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Blue Diamonds Are About to Set Records At Auction

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Fancy yourself something blue? Christie’s will sell the Oppenheimer Blue (shown above), a 14.62-carat blue stone with an estimate of $35 to $45 million. It will be the largest Vivid Blue diamond to ever appear at auction and it gets its name from a previous owner, Sir Philip Oppenheimer, the former chairman of the diamond company De Beers.

It’s not the only diamond making news. Also on the block, this time at Sotheby’s, is Shirley Temple’s 9.54-carat blue diamond ring. Her father bought the ring in 1940 for just $7,210 and gave it to his daughter when she was 12 years old (and, possibly symbolically, right after she finished filming the movie The Blue Bird). It’s estimated to fetch between $25 and $35 million.

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The Shirley Temple blue diamond

Blue diamonds are one of the rarest types of diamonds, which accounts for these astronomical estimates. The blue colour is caused by the presence of boron impurities—the more boron present in a diamond, the bluer it will be.

Last November, Hong Kong billionaire Joseph Lau Luen-hung set a record for the most expensive diamond ever sold at auction when he purchased a 12.03-carat blue diamond from Sotheby’s for $48.4 million. He named the stone for his seven year old daughter Josephine. And in May 2014, Christie’s sold a 13.22-carat blue diamond ring for $24.2 million.

The blue moon of Josephine

The Blue Moon of Josephine

The most famous blue diamond is the Hope Diamond, which is reportedly worth over $200 million. It won’t be up for auction anytime soon (and future buyers run the risk of falling victim to the stone’s legendary curse) but other historically important blue diamonds have been sold for record prices over the past decade.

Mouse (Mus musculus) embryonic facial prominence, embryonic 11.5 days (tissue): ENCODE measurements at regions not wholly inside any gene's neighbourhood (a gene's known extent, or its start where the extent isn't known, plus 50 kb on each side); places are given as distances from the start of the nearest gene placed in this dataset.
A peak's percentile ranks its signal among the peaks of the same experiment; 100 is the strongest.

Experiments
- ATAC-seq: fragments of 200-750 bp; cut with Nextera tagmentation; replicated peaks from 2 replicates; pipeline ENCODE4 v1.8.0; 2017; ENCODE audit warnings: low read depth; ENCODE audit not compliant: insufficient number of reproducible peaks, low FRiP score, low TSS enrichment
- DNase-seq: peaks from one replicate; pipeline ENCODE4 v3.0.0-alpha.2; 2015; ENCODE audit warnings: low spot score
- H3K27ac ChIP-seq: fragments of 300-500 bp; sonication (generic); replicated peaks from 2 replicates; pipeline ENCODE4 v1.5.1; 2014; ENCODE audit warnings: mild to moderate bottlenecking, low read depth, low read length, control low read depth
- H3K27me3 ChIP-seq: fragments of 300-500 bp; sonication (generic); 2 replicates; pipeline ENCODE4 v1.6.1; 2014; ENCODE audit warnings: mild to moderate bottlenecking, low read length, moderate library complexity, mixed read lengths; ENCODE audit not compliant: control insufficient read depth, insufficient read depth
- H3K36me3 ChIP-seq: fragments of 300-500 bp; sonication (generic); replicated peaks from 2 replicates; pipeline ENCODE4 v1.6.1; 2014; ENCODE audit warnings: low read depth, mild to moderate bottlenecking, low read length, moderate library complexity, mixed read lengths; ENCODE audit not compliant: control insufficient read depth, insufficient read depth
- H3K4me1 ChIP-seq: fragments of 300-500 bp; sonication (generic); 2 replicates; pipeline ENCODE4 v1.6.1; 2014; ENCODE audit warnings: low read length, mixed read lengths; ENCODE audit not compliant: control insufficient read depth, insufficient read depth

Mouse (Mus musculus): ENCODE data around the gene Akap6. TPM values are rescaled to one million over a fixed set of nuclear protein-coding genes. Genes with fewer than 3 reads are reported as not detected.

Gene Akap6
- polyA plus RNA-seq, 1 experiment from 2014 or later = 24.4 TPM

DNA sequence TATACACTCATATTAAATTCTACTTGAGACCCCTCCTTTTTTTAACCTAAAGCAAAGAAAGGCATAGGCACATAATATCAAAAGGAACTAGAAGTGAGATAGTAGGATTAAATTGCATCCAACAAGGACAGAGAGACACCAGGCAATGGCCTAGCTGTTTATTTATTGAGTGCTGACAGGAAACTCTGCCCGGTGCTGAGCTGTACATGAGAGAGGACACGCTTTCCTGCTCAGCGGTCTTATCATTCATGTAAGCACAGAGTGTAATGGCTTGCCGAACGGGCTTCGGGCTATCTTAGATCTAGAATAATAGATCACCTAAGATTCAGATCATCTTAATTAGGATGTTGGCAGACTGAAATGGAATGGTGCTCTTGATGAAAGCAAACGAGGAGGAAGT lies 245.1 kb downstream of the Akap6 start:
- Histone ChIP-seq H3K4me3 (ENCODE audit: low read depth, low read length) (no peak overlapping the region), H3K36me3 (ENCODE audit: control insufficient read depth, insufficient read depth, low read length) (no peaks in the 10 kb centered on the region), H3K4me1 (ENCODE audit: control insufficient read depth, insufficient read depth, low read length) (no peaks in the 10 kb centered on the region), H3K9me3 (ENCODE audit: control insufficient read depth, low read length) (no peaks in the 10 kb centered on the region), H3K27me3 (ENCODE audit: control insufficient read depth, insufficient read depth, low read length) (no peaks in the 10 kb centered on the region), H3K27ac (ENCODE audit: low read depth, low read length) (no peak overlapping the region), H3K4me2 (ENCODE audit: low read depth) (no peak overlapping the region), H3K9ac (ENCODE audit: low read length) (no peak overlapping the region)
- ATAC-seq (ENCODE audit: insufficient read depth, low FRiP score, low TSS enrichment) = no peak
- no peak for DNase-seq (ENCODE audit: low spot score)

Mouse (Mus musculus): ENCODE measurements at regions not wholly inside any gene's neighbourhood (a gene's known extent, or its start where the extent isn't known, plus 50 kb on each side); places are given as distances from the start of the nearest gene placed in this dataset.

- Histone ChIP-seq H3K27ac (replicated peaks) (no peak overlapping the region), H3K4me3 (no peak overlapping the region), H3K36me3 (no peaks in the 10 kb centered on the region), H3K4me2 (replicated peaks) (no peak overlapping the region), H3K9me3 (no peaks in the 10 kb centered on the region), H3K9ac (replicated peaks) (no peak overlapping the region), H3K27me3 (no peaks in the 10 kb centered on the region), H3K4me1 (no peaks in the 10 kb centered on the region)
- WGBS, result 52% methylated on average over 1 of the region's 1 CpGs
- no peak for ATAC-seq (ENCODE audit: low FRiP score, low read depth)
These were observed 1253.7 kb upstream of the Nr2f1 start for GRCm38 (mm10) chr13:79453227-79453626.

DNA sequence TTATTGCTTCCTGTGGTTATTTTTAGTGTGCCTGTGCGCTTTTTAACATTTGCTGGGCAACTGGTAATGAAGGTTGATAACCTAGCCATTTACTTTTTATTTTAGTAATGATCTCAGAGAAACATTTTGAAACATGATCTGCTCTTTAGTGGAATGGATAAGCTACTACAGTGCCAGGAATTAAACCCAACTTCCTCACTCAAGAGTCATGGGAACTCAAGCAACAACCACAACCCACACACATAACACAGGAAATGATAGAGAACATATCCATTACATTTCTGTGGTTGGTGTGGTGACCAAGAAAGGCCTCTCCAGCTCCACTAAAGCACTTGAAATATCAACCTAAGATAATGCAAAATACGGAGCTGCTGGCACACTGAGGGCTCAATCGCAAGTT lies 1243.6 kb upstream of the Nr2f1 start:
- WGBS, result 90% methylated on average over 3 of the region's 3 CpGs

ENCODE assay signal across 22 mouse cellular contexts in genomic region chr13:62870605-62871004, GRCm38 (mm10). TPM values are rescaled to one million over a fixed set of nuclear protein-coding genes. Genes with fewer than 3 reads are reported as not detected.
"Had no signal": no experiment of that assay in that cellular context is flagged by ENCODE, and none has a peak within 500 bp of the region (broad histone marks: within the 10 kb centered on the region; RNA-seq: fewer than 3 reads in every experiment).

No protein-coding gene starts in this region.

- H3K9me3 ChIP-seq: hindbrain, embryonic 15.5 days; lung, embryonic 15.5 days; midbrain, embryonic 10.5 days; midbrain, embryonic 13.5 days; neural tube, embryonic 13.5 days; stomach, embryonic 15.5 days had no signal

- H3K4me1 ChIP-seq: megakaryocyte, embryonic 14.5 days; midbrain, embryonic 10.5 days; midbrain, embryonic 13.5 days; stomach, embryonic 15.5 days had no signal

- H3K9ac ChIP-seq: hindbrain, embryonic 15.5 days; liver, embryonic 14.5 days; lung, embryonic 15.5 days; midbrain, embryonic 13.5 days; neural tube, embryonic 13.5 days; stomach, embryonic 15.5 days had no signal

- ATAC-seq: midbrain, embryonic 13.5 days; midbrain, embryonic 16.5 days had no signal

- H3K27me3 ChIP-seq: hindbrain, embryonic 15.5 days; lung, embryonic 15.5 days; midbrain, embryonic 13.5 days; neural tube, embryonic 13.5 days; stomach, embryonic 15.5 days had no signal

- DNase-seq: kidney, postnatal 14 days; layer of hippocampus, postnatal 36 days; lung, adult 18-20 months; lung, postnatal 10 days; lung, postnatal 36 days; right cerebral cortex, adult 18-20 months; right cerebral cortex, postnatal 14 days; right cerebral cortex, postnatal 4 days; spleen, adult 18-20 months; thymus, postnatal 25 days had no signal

In 2008 Christie’s sold the Wittelsbach-Graff diamond for $24.3 million, the highest price ever paid for a diamond at auction at the time . The 35.56-carat stone had once been mounted on the Crown of Bavaria and was sold to diamond dealer Laurence Graff, who recut it to enhance the colour and added his own last name to the diamond’s moniker.

The Wittelsbach-Graff diamond

The Wittelsbach-Graff diamond

The reason that colored diamonds have been yielding such high returns recently is because they have surged in popularity over the past few decades. Colored diamonds were not nearly as coveted in 1940, when Shirley Temple’s ring was purchased. If you want a blue diamond of your own, the Shirley Temple Blue Diamond will be auctioned in New York on April 19th and the Oppenheimer Blue will be sold in Geneva on May 18th.

 

From: Town & Country